First Word: August, 2023


The response to our monthly Panel Planner 101 avionics upgrade feature has kept us busy. These reader submissions make for good discussion and we get a wide variety of airplanes and avionics combinations to work with. Send in photos of your panel and what you’re trying to get out of the upgrade, and we’ll kick around some suggestions to bring to shops for backstop and eye-watering quotes to get the job done. The goal is to help others get started in the right direction, and there are lots of lessons. One we haven’t talked about is having a plan to survive the stressful upgrade. Whether it’s new avionics, engines, paint or interior mods—it’s big work. These days, you wait a long time for scheduling and then wait some more while the airplane sits in various stages of disassembly on a shop floor. You might have to wait some more while the shop works through a post-install squawk and tweak list. While there are horror stories of avionics retrofits gone bad, there are plenty of success stories worth sharing. One worth learning from is the Cessna T210 panel pictured below.

It comes from my friend Scott Dyer, who just fetched his bird from the shop after a Garmin big-screen G500 TXi, GFC 500 autopilot and Garmin EIS engine display retrofit. While it was down for all that glass, he had the shop (Total Aircraft in Connecticut, which recently joined forces with VIP Avionics colocated on Brainard Field) do an extensive annual inspection. It was the first annual conducted on the plane by a different shop in 25 years. That’s not a bad thing—Total’s fresh eyes found a number of items that required some work. It spent a lot of time on the floor (and required break-in flights for cylinder work, plus a few avionics configuration flights). Still, Scott flew his squawk-free Centurion back to home base exactly as planned. And planning (by the shop and the customer) is the key to happy handshakes, no matter the upgrade. For this job, everyone did everything right—and that meant making smart decisions that started long before the airplane even left for the shop.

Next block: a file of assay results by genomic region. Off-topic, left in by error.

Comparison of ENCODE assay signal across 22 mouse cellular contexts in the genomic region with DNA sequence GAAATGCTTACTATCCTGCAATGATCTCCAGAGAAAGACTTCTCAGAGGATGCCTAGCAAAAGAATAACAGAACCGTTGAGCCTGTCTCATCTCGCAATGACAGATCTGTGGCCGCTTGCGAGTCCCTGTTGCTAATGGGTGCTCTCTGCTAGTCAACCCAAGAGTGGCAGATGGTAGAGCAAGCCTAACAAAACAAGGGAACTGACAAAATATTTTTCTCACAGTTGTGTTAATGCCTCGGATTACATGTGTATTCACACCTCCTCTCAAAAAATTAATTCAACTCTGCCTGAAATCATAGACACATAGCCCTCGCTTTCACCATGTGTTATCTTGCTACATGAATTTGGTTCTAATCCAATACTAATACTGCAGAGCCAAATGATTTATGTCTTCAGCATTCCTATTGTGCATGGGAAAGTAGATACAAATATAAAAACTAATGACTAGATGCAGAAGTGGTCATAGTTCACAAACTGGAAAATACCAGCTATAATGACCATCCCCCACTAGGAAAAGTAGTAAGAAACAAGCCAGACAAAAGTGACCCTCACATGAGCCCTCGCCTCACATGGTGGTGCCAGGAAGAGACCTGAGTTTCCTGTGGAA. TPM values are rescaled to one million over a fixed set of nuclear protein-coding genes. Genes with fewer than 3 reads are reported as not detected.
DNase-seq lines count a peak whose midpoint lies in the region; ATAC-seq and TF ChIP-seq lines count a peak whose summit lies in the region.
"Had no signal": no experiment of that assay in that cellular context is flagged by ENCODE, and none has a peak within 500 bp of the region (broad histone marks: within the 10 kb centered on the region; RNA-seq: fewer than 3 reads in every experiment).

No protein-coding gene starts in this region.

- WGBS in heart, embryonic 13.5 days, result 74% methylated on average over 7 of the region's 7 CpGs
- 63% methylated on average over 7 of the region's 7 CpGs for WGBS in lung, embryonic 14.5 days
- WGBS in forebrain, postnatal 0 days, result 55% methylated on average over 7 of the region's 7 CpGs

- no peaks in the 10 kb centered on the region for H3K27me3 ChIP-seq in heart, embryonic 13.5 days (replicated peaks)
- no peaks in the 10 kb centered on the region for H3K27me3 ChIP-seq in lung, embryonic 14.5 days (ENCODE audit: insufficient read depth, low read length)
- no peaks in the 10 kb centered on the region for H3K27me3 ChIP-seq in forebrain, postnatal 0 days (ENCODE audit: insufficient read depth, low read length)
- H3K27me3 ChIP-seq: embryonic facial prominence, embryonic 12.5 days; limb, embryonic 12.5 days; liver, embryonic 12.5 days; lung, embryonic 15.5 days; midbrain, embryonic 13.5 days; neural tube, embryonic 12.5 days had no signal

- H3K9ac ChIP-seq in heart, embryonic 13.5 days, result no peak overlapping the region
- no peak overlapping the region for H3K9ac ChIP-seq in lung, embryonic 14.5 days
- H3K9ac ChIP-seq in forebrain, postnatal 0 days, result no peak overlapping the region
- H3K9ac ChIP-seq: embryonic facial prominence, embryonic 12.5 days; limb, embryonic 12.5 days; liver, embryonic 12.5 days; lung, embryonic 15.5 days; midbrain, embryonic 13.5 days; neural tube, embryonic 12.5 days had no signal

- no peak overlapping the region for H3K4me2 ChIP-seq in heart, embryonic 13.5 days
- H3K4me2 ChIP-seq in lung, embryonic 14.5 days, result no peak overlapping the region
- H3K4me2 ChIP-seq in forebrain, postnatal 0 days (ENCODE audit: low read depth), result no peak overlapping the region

“The start date got pushed back a few weeks at the shop’s suggestion because it didn’t have an item it needed to complete the job,” Scott told me. That’s just good business and something not all shops get right. Why tear the plane apart if you aren’t ready? The supply chain is what it is and customers should understand there will probably be parts shortages. As luck would have it, the plane’s annual inspection would expire while it was down for the avionics, which was estimated to take 40-45 working days to complete. As encouraged by the shop, Scott made biweekly visits (a two-hour drive) to follow the progress, which was educational, and it also strengthens the working relationship. “On one or two trips there were some tweaks being made to the work and I valued the time I had speaking with the installer as he worked on my plane,” he said. Last, these projects take tremendous patience, effort and realism on the customer’s part, plus stellar communication from the shop as the project moves along.

“Did the work take a long time? Yes. Was I anxious to get flying? Yes. But the shop’s excellent communication with me—and me being involved throughout the process—made for a great process that ultimately delivered me a safe airplane that’s a joy to fly.” We’ll see how other shops rank in an avionics satisfaction survey report in an upcoming issue of Aviation Consumer.    

          —Larry Anglisano

Editor in Chief Larry Anglisano has been a staple at Aviation Consumer since 1995. An active land, sea and glider pilot, Larry has over 30 years’ experience as an avionics repairman and flight test pilot. He’s the editorial director overseeing sister publications Aviation Safety magazine, IFR magazine and is a regular contributor to KITPLANES magazine with his Avionics Bootcamp column.